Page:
New Guidance On Hmo Room Size Regulations Unveiled
The new guidance covering minimum room size regulations for HMOs has been welcomed by one landlords' association.
The guidance is aimed at councils and has been published by the Ministry of Housing, Communities and Local Government for houses in multiple occupation (HMOs).
The guidance also defines the sanctions for landlords who breach the minimum room size rules.
The government says that a breach will take place if:
* A landlord knowingly permits the HMO to be occupied by more people or households than are authorised by their licence
* If they fail to comply with their license conditions such as a prohibition against occupation as sleeping accommodation.
Take action against landlords
The RLA says it has been concerned that councils will have been required to take action against those landlords where, for example, a tenant had given birth so a room contained two people when it is designated for one person.
The RLA says that if the council sought to evict during this scenario then this would be unlawful discrimination and the new guidance has clarified the guidelines for councils to ensure that eviction situations such as this will not occur.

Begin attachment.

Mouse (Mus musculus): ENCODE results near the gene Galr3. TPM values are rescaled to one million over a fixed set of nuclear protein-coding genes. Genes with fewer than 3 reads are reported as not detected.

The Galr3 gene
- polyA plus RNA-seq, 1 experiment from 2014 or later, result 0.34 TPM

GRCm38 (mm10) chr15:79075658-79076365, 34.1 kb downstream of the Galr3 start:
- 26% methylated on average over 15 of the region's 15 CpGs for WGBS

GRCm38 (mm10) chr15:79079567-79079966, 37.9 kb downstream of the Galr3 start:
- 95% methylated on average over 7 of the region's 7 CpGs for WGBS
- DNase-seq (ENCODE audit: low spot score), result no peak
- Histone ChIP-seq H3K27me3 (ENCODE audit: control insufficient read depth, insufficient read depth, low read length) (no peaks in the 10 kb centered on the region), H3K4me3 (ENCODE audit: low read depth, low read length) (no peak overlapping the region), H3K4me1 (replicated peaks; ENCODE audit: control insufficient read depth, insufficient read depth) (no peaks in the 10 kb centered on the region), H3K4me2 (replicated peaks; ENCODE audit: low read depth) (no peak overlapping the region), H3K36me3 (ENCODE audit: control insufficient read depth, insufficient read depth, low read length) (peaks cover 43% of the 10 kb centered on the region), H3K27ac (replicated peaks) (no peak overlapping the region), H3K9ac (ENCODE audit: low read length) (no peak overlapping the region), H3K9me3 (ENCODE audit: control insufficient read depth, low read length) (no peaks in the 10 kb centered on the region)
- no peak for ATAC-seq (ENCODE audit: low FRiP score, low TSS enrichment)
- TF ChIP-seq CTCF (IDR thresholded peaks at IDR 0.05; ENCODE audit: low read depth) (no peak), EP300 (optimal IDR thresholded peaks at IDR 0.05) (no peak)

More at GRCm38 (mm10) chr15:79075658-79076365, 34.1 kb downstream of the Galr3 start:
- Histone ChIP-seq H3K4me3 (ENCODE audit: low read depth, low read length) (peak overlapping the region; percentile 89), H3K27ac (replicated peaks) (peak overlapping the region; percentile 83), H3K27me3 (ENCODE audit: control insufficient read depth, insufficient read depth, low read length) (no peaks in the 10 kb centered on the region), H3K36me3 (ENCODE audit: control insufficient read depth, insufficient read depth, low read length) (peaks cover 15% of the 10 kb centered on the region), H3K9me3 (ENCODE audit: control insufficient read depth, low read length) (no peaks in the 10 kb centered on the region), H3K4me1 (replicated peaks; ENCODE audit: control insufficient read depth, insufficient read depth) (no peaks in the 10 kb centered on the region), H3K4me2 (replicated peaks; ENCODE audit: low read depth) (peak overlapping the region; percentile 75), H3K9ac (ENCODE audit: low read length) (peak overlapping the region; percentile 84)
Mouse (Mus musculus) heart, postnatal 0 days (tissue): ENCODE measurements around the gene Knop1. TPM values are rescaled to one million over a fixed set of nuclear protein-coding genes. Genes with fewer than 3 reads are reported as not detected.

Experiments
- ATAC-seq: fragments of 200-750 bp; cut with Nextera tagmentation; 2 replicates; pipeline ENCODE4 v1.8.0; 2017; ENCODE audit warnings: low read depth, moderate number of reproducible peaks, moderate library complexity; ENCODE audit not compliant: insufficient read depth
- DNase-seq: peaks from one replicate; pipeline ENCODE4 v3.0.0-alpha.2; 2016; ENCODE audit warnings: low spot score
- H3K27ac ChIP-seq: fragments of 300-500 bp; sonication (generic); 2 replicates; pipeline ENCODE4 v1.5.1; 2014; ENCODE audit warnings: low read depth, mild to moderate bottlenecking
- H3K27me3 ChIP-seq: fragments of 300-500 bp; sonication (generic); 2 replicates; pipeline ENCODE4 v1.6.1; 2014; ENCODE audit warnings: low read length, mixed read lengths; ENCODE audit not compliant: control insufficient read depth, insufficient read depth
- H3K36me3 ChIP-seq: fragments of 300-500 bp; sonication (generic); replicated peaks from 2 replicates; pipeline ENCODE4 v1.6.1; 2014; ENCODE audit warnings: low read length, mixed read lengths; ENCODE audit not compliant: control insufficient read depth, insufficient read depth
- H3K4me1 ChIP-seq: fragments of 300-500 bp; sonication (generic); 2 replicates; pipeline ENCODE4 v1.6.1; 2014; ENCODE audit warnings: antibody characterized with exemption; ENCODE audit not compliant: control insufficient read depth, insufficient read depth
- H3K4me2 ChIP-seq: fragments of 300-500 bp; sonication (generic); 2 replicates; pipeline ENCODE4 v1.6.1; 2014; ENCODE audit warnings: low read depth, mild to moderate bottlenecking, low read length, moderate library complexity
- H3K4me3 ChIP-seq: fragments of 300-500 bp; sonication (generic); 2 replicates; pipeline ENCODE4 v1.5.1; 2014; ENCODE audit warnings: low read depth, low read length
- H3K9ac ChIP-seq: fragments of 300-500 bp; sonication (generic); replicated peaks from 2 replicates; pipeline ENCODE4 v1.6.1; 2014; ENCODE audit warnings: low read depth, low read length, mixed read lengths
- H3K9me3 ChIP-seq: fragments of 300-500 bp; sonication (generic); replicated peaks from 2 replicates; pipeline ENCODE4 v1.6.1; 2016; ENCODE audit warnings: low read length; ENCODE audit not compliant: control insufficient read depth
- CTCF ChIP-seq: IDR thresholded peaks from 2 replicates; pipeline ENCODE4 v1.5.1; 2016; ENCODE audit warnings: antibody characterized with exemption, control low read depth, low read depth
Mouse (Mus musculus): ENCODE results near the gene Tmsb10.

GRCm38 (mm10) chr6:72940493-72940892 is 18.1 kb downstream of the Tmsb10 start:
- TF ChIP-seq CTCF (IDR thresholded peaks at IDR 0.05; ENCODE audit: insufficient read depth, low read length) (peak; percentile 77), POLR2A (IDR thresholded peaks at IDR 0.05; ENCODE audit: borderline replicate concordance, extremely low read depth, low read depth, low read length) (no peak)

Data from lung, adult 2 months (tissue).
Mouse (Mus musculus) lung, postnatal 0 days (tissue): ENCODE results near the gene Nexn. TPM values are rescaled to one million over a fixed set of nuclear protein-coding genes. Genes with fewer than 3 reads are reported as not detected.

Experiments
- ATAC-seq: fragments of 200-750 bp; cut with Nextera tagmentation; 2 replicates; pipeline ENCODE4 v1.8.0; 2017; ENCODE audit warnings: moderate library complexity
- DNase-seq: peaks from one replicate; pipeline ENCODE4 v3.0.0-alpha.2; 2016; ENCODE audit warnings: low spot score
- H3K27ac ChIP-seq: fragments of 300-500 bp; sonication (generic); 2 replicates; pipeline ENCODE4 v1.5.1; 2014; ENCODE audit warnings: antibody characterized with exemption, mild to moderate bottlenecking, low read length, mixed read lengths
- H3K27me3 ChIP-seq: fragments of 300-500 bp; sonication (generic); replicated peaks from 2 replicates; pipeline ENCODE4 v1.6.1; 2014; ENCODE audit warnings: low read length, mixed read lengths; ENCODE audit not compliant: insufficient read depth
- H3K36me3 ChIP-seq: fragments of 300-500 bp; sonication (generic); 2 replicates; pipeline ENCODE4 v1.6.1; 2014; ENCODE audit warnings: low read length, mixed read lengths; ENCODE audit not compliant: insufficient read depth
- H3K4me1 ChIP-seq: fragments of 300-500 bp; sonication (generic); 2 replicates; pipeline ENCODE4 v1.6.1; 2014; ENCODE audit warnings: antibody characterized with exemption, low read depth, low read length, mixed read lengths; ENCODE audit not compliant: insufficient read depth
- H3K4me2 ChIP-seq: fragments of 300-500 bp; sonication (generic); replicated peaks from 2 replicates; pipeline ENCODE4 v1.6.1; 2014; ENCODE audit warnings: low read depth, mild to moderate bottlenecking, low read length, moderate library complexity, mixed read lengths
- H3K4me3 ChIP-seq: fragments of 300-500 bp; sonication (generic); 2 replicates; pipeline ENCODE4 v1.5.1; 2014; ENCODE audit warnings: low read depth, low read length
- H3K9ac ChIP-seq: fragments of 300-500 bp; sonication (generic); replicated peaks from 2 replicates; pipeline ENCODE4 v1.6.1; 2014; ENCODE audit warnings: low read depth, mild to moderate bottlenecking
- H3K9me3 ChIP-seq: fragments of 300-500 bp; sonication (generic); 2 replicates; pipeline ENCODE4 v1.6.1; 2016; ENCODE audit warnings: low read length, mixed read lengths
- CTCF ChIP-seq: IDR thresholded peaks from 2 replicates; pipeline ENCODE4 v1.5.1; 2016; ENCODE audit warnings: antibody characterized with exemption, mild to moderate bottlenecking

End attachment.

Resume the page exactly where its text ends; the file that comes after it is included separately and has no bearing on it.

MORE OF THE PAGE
The RLA's policy director, David Smith, said: "We welcome the new guidance and it reflects the work done between the government and the RLA to address serious concerns over the consequences of room size changes.
"The government has listened to our concerns and the document provides greater assurances to tenants and landlords alike."
Landlords based overseas leave the UK's rental sector
Meanwhile, it's been revealed that landlords who are based overseas are leaving the UK's private rental sector.
That's according to an index published by Hamptons International which found that the number of properties being let by a landlord based abroad is at its lowest level for nearly a decade.
The firm says that the proportion of properties being let by landlords fell from 14.4% of homes in 2010 to just 5.8% at the end of 2018.
The real estate firm says that every region in the UK saw a drop in the number of overseas-based landlords with the capital seeing the sharpest decline.
The firm adds that the proportion of landlords has dropped by 10% in the South East and in the North East and East Midlands it fell by 6%.
Outside of London, the highest proportion of properties being rented by landlords who are living overseas is in Yorkshire and the Humber with a 6.7% share.